Gray Seals Thriving in New England But, But…Climate Change!

by Steve MacDonald

Gray Seal PupNew Hampshire Public Radio (NHPR) published a report yesterday titled, Gray Seals, Once Hunted, Are Thriving In New England.

Once a popular target for hunters who could collect bounties from Massachusetts for their kills, the species swelled after hunting the beasts was outlawed.

“Past surveys based on traditional methods of counting, using occupied aircraft to survey seals on beaches, islands and seasonal ice cover, counted about 15,000 seals off the southeastern Massachusetts coast,” David W. Johnson, a professor of marine conservation ecology at Duke’s Nicholas School of the Environment, said in a statement.

“Our technology-aided aerial survey, which used Google Earth imagery in conjunction with telemetry data from tagged animals, suggests the number is much larger — between 30,000 and 50,000,” he adds, calling it a “conservation success.”

Does that mean that this 2012 climate change collectible flash card from Defenders of Wildlife is rubbish?

As sea ice retreats and key cold-loving prey species like cod move northward, gray seals are also ranging farther north than traditionally found. This means that for the first time, Gray seals are encountering ringed seals, and being exposed to a parasite that the ringed seals carry. The parasite, Sarcocystis pinnipedi, is relatively benign in ringed seals, replicating within tissues for a while, then forming a cyst and moving to another host. When the parasite infects a gray seal, however, it does not form a cyst; it just continues replicating in the animal’s liver like a cancer, until it destroys the organ and kills the host seal. On one island off the coast of Nova Scotia, the parasite killed more than 400 young seals in 2012, nearly 20 percent of the island’s population.

The reported impact appears to be dependent on the migration of the food supply. In this case, Cod. But according to David W. Johnson, a professor of marine conservation ecology at Duke’s Nicholas School of the Environment, “We know almost nothing about what gray seals eat, how and where they forage, and whether they interact in an ecological way with fisheries,” Johnson told Popular Science.”

Should the Duke University professor of Marine Conservation Ecology who says we know almost nothing about what gray seal eat have called Defenders of Wildlife?

Probably not. They were just repeating what someone else said.

In February 14th, 2014 both National Geographic and Science magazines reported on the deaths of hundreds of Gray Seals. They were the result of the Sarcocystis pinnipedi parasite whose transmission was attributed to Gray Seals following ‘their favorite food northward.’

Because ring seals depend on ice to build caves for their young, they have historically remained isolated from gray seals, which inhabit warmer waters. As roughly a third of the ice covering the Arctic has disappeared over the past 30 years, however, gray seals have begun to follow their favorite prey into the ring seals’ territory, says Sue Moore, a biological oceanographer at the U.S. National Oceanic and Atmospheric Administration Fisheries Office of Science and Technology in Seattle, Washington. Because their habitats are starting to overlap, these species are beginning to mix for the first time, exposing them to new diseases and parasites, she says.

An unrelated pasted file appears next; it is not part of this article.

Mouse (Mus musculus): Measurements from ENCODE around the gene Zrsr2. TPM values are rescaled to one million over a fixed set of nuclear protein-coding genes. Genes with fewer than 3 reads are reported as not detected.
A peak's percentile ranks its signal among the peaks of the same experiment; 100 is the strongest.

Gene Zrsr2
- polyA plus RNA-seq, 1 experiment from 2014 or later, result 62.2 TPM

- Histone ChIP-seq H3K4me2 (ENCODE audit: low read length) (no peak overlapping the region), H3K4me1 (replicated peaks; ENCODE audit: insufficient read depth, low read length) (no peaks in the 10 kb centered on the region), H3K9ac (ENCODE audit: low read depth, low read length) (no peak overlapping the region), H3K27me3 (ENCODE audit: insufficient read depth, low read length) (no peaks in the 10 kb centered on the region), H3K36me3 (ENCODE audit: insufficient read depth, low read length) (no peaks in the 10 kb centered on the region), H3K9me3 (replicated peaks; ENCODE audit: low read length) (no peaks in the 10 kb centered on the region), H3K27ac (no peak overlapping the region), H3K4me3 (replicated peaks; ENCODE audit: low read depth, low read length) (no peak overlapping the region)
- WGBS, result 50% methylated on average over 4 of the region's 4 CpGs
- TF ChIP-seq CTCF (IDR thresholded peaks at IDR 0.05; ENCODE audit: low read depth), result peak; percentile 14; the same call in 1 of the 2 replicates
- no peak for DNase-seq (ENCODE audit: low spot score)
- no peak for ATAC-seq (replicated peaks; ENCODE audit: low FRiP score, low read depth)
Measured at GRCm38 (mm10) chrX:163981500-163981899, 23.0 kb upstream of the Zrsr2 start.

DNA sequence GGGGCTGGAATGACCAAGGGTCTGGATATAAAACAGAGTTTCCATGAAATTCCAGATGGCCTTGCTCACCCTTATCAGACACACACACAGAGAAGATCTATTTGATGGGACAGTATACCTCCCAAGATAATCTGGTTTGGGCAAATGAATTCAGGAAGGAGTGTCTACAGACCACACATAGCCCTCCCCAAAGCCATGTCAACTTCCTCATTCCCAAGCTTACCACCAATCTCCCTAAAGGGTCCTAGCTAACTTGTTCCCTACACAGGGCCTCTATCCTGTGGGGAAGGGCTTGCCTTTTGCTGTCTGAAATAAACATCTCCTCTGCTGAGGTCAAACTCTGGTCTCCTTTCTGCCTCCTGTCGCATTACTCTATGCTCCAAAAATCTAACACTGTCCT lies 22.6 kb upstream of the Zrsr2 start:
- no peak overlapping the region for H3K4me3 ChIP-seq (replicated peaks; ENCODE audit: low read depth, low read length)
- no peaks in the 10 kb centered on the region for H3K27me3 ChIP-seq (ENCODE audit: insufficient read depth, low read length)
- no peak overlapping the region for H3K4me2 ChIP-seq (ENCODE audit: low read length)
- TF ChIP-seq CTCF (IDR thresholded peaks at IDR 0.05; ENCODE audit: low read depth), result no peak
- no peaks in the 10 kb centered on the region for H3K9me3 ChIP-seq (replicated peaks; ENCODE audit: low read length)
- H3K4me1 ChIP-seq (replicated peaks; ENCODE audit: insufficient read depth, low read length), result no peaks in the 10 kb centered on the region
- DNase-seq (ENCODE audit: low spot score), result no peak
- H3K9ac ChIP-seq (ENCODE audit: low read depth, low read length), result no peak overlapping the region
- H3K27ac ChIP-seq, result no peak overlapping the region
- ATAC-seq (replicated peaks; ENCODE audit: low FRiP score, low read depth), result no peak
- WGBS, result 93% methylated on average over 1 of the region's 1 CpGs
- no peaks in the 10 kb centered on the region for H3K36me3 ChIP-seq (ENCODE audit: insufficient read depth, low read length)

The first thing that jumps out to me is that roughly a third of the ice covering the Arctic has disappeared over the last 30 years.

How the heck will we get to that often-promised ice-free Arctic with 2/3rd of it still hanging around in 2014, years after any number of “experts” predicted there’d be none? A sum of ice, by the way, that’s not much different than was there 90 years ago, when it was warmer than it is now. Before the climate experts predicted that the global cooling that followed the warming was determined to be the beginning of the end of mankind – again.

Before it was your fault.

I’m also wondering why, if the Ring Seals need ice to build caves for their young, and the ice is melting (even though it’s not), why aren’t they migrating north to shack up with the two-thirds of impossibly ever-present Arctic ice that’s still there?

The science of climate science is full of questions no one is answering, not the least of which is why there are so damn many of these Gray Seals in New England if the Cod chased the cold north while the Ring Seals did not?  A conundrum complicated by another fact. Cod continues to be overfished in New England, according to NOAA, which seems unlikely if not impossible if the water really is too warm (which it actually isn’t), or maybe they are not being overfished they just moved north after all.

As for those Seals, they don’t seem fixated on the Cod at all and if the parasite is traveling south or they north, the one thing that has improved their population is telling people not to shoot them.

If the Gray Seals in New England are adapting to whatever you want to claim is going on and doing just fine maybe it’s the climate scientists grasping at climate alarmism straws and government grants who are in danger of extinction if they can’t manage to get their stories straight.


Update: Added a link in the text for water temp because the NorthAtlanticc has been getting colder since 2006

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